His nose was long…..hair even longer. When he sniffed and snooped you heard his inhales from start to finish. Fear grabbed me by the index finger and sneered, Come with me little girl.
“I can smell them! Where are they?” purred the child catcher in Chitty-Chitty Bang Bang.
The movie appeared on television once per year—back when there were only three channels to choose from. This time marker was a much anticipated event, along with other yearly delights like The Wizard of Oz and Charlie Brown’s toast and popcorn Thanksgiving feast.
On demand—ha! Who dreamed that up? A tinkerer?
Can you believe it took me forty odd years to consciously recognize the symbolism behind the fearsome black hat? He rang a bell, lured with candy, and snatched children from cobbled streets. The wrongful and misguided shrew caged the vulnerable in a wagon before locking them in a grotto beneath the castle, stealing their joy and potential.
What he didn’t anticipate was the brave hearts beating beneath vulnerability.
In stark contrast, Dick Van Dyke’s character Caractacus Potts, instilled hope that there was nothing to fear. An adult who futzed and putzed his days away fiddled with a car and made it fly. Calling on his strong creative muscle, Caractacus concocted a plan to rescue the jailed children by building Trojan, adult-sized music boxes. His out of the box thinking saved the day and kindled spirits.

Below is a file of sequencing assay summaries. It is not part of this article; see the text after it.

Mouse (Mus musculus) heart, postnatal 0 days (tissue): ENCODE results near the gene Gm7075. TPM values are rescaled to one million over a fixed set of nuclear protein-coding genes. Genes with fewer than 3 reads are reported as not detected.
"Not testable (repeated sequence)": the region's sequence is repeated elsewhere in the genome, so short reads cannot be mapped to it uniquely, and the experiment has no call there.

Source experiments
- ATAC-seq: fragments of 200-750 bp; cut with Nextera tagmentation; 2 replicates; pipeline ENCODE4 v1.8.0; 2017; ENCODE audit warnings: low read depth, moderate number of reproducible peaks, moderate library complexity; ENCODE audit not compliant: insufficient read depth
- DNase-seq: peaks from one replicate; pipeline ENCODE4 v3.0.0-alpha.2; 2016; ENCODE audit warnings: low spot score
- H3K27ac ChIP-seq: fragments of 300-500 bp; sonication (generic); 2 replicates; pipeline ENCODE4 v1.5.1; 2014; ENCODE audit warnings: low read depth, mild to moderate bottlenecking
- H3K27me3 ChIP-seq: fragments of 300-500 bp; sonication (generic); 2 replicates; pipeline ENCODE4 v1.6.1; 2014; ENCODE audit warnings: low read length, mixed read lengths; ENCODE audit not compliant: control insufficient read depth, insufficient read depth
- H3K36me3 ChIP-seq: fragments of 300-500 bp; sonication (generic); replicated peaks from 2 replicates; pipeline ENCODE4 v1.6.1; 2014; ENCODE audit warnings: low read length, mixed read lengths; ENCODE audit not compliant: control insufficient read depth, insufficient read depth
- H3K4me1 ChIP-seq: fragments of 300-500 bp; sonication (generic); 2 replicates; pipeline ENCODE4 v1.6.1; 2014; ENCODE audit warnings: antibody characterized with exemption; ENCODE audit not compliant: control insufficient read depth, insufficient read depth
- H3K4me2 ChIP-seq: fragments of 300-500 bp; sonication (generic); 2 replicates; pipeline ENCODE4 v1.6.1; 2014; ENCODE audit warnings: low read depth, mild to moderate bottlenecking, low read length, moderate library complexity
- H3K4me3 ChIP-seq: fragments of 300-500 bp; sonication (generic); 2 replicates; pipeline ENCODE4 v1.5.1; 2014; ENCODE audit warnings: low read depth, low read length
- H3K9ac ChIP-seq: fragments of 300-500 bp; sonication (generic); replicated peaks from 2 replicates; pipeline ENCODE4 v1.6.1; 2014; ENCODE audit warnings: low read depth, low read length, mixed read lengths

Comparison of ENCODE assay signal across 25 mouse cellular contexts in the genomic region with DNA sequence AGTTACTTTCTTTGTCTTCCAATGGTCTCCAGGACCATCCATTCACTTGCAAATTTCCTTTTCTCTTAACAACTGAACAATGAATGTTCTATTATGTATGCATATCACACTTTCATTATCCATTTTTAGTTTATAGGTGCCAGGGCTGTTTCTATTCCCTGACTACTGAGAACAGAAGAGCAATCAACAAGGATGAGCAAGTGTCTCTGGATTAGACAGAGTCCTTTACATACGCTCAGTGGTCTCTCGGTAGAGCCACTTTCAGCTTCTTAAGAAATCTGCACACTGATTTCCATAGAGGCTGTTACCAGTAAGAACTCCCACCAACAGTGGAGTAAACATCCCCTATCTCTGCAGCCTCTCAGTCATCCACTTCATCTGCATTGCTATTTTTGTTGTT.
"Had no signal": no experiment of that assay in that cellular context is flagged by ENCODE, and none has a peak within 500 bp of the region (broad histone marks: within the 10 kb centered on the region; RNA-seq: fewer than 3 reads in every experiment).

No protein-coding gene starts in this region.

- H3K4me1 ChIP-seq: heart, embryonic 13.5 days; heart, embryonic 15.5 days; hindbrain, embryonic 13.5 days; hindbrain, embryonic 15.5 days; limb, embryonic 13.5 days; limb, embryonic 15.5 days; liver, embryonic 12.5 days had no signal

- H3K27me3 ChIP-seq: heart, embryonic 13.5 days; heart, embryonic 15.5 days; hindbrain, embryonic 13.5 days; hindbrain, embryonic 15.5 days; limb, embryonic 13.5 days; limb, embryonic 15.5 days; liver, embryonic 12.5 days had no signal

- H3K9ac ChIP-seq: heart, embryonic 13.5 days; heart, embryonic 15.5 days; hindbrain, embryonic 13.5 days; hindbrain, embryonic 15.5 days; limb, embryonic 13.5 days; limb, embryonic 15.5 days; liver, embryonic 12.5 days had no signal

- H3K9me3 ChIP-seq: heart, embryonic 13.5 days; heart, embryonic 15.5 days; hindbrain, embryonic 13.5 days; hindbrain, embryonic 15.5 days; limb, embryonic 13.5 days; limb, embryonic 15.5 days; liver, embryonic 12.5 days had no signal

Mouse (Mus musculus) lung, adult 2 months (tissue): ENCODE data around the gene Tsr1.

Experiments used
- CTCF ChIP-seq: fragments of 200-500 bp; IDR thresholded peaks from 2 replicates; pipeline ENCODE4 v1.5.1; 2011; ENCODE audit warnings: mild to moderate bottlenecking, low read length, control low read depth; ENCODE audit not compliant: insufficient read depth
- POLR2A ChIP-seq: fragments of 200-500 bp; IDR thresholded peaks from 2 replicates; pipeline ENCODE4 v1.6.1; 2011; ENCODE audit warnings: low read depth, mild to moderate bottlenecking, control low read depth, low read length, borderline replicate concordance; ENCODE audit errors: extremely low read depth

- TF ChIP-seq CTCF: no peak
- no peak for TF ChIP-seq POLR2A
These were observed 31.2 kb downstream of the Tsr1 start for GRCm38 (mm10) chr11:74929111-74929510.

As a young adult, I watched another underappreciated inventor on the big screen.
Based on the true story of Thomas Alden, Fly Away Home takes us on a journey in an ultralight aircraft invented by the movie’s protagonist. We watch orphaned goose eggs hatch in a dresser drawer and the goslings imprint on a thirteen year old girl. With her talented father’s guidance, she teaches the flock to migrate.
Can you imagine the exhilaration in such an experience?
Putting words to page unearths the joy and potential hidden in my depths.
What creative pursuits set your joy and potential free?